Philadelphia CheeseSteak Guide

Philadelphia CheeseSteak Guide - Jim Steaks

Philadelphia CheeseSteak Guide - Jim;s Steaks

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Philadelphia, PAPhillyBite Philly Cheesesteak -The Philly Cheesesteak is a long, crusty roll loaded with thinly sliced sautéed ribeye steak and melted cheese. The cheese of preference is often Cheez Whiz for the out-of-town patron, but American and provolone are acceptable alternatives for the locals.

The artistry of cheesesteak cooking is in the harmony of flavors, textures, and what is often known as your “drip” factor or that classic grease stain that surrounds the wrapper. Proper additions can include fried onions, sautéed mushrooms, ketchup, and hot or sweet peppers.

Cheesesteak History:

The cheesesteak made its first appearance in 1930. When Pat Olivieri, a South Philly hot dog merchant, considered putting a couple of steak pieces from the butcher on top of his grill. A taxi cab driver recognized the aroma and requested a steak sandwich of his own. The following day, rumor of the savory lunch had spread, and cabbies came to Olivieri demanding steak specialty sandwiches. Shortly after, Olivieri established a shop on 9th Street and Passyunk Avenue, Pat’s King of Steaks, to promote his invention. Ultimately, he included cheese in the recipe. Nowadays, Pat’s grills are sizzling 24 hours a day, as are Geno’s Steaks, the competing shop across the street. For practically 50 years, the two shops have waged a friendly rival, with Geno’s founder, Joe Vento, proclaiming that he, not Olivieri, initially included cheese to the steak sandwich.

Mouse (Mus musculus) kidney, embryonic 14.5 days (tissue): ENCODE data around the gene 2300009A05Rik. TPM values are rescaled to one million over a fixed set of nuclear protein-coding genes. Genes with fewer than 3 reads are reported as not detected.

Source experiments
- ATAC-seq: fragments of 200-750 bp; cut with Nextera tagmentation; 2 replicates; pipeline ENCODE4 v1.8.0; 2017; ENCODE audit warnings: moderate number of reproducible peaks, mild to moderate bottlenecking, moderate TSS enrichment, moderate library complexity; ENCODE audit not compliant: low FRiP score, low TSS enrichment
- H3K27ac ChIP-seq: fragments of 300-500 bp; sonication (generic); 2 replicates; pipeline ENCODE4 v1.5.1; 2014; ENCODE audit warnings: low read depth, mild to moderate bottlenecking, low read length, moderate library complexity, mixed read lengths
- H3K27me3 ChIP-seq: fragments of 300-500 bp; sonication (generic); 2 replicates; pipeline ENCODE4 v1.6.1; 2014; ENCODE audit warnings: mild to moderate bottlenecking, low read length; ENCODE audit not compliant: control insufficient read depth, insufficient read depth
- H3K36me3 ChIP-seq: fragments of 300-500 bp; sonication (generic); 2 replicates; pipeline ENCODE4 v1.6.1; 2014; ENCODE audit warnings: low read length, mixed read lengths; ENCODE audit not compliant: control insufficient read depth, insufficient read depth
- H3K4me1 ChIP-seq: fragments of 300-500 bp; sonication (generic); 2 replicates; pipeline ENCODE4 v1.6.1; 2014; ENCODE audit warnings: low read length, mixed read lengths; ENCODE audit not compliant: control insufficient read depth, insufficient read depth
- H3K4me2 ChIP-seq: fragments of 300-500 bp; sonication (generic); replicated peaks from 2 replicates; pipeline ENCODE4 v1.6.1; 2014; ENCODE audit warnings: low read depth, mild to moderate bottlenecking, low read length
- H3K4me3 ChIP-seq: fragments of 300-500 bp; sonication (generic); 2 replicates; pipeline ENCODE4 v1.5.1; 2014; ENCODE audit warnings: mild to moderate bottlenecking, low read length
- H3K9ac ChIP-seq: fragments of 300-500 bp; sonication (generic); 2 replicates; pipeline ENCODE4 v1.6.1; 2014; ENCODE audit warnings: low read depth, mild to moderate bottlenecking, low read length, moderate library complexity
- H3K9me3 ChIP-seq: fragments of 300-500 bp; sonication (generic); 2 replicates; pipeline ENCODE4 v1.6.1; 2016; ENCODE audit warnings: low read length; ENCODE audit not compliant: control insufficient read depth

Pats King of Steaks Pat’s King of Steaks - The original home of the cheesesteak, Pat’s King of Steaks has been owned and operated by the Olivieri family for 87 years and counting. A 24-hour shop, Pat’s shuts down for only 48 hours each year: Thanksgiving and Christmas. 1237 E. Passyunk Avenue, (215) 468-1546,


Lobster CheesesteakThe Ultimate Philly Cheesesteak Guide - Here in Philly, cheesesteaks are a civic icon, a tourist draw, and a cultural obsession. Often imitated around the world, the cheesesteak is rarely duplicated successfully outside of Philadelphia. So what is an authentic cheesesteak, and where did it come from? Here’s the lowdown on this region’s favorite sandwich.



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